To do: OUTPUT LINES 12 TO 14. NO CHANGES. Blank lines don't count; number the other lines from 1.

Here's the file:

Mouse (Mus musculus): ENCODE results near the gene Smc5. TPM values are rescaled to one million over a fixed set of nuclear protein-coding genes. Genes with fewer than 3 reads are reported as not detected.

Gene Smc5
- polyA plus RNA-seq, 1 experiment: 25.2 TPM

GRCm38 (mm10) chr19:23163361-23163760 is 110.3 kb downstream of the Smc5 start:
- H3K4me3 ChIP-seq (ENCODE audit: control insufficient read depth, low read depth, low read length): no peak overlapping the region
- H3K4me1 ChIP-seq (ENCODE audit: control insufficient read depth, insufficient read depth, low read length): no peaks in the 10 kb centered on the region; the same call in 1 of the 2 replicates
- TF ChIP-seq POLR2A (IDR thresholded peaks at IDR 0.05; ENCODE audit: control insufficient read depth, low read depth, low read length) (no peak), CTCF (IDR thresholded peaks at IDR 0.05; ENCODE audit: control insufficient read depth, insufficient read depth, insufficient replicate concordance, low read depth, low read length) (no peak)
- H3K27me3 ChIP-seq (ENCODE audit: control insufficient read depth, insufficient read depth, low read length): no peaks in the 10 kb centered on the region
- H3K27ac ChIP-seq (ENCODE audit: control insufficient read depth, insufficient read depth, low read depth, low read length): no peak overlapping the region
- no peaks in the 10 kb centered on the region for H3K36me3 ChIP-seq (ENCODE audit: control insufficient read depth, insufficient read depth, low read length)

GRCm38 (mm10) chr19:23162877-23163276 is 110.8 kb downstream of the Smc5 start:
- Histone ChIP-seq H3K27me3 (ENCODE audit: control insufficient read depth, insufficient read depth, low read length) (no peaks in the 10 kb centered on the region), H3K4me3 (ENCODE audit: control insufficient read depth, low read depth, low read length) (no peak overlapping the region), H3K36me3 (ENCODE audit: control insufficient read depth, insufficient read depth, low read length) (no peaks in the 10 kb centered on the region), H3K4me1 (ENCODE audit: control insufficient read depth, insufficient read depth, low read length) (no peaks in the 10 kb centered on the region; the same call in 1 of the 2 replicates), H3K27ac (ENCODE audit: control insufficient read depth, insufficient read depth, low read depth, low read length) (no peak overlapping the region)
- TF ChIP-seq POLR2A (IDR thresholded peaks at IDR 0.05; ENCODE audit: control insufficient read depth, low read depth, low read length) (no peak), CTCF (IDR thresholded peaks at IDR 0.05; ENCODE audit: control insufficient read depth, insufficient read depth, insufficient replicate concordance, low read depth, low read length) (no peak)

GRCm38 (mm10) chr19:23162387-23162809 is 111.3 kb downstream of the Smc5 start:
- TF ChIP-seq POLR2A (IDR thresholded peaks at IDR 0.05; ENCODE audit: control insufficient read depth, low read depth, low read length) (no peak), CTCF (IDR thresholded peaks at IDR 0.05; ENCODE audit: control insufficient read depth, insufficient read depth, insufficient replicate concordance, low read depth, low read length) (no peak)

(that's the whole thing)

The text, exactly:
- Histone ChIP-seq H3K27me3 (ENCODE audit: control insufficient read depth, insufficient read depth, low read length) (no peaks in the 10 kb centered on the region), H3K4me3 (ENCODE audit: control insufficient read depth, low read depth, low read length) (no peak overlapping the region), H3K36me3 (ENCODE audit: control insufficient read depth, insufficient read depth, low read length) (no peaks in the 10 kb centered on the region), H3K4me1 (ENCODE audit: control insufficient read depth, insufficient read depth, low read length) (no peaks in the 10 kb centered on the region; the same call in 1 of the 2 replicates), H3K27ac (ENCODE audit: control insufficient read depth, insufficient read depth, low read depth, low read length) (no peak overlapping the region)
- TF ChIP-seq POLR2A (IDR thresholded peaks at IDR 0.05; ENCODE audit: control insufficient read depth, low read depth, low read length) (no peak), CTCF (IDR thresholded peaks at IDR 0.05; ENCODE audit: control insufficient read depth, insufficient read depth, insufficient replicate concordance, low read depth, low read length) (no peak)

GRCm38 (mm10) chr19:23162387-23162809 is 111.3 kb downstream of the Smc5 start: